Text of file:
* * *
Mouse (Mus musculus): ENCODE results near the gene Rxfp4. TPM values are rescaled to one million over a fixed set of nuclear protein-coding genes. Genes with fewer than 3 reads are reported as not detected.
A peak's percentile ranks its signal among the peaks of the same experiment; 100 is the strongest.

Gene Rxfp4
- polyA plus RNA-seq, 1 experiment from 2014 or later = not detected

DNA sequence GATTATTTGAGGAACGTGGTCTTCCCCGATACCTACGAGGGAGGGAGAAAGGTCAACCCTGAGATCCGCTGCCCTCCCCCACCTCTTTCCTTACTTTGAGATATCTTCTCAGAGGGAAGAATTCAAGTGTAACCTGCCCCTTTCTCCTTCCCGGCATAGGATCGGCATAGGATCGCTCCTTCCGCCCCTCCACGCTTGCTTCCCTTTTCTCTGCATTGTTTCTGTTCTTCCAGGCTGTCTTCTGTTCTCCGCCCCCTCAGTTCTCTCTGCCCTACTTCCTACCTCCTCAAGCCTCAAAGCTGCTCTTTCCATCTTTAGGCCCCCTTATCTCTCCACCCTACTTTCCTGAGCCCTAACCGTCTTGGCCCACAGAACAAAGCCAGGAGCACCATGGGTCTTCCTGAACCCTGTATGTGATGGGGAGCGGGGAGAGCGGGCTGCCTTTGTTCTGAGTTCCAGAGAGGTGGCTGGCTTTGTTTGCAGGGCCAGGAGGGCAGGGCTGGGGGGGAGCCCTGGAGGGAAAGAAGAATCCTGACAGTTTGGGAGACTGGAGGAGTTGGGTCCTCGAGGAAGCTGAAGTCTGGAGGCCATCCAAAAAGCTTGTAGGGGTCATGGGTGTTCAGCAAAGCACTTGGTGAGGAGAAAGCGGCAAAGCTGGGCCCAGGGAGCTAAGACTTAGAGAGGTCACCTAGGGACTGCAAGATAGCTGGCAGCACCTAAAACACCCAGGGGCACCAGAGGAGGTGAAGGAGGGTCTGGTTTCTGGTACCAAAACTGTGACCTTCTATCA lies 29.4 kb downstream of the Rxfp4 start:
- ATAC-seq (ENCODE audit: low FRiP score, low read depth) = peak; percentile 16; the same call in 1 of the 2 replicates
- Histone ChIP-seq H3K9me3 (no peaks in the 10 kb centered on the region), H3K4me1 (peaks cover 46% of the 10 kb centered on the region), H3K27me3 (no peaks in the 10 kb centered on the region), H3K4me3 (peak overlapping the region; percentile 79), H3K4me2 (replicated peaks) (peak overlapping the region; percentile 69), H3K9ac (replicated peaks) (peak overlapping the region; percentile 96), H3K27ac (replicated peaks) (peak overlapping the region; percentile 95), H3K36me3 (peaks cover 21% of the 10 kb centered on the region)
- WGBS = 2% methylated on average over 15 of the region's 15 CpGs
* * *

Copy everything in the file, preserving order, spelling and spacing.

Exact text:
Mouse (Mus musculus): ENCODE results near the gene Rxfp4. TPM values are rescaled to one million over a fixed set of nuclear protein-coding genes. Genes with fewer than 3 reads are reported as not detected.
A peak's percentile ranks its signal among the peaks of the same experiment; 100 is the strongest.

Gene Rxfp4
- polyA plus RNA-seq, 1 experiment from 2014 or later = not detected

DNA sequence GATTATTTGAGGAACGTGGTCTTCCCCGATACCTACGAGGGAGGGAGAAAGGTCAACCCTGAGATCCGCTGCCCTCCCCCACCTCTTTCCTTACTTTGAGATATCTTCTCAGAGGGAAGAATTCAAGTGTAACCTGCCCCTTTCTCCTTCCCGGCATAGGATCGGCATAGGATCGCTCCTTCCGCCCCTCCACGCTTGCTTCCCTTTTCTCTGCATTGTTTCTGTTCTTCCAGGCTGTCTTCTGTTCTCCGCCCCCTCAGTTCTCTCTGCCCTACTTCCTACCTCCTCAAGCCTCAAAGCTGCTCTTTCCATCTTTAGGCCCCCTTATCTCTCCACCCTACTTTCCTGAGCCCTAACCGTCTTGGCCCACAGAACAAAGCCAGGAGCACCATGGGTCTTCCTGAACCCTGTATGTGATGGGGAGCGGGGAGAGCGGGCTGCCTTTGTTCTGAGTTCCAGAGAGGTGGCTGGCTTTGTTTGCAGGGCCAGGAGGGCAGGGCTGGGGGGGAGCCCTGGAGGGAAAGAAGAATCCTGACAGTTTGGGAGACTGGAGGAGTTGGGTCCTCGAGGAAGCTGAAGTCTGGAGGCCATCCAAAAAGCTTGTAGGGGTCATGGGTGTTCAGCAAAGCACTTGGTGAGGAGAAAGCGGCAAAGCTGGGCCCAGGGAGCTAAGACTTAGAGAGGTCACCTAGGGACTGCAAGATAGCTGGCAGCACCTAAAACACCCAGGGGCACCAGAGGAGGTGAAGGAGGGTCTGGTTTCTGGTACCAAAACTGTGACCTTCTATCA lies 29.4 kb downstream of the Rxfp4 start:
- ATAC-seq (ENCODE audit: low FRiP score, low read depth) = peak; percentile 16; the same call in 1 of the 2 replicates
- Histone ChIP-seq H3K9me3 (no peaks in the 10 kb centered on the region), H3K4me1 (peaks cover 46% of the 10 kb centered on the region), H3K27me3 (no peaks in the 10 kb centered on the region), H3K4me3 (peak overlapping the region; percentile 79), H3K4me2 (replicated peaks) (peak overlapping the region; percentile 69), H3K9ac (replicated peaks) (peak overlapping the region; percentile 96), H3K27ac (replicated peaks) (peak overlapping the region; percentile 95), H3K36me3 (peaks cover 21% of the 10 kb centered on the region)
- WGBS = 2% methylated on average over 15 of the region's 15 CpGs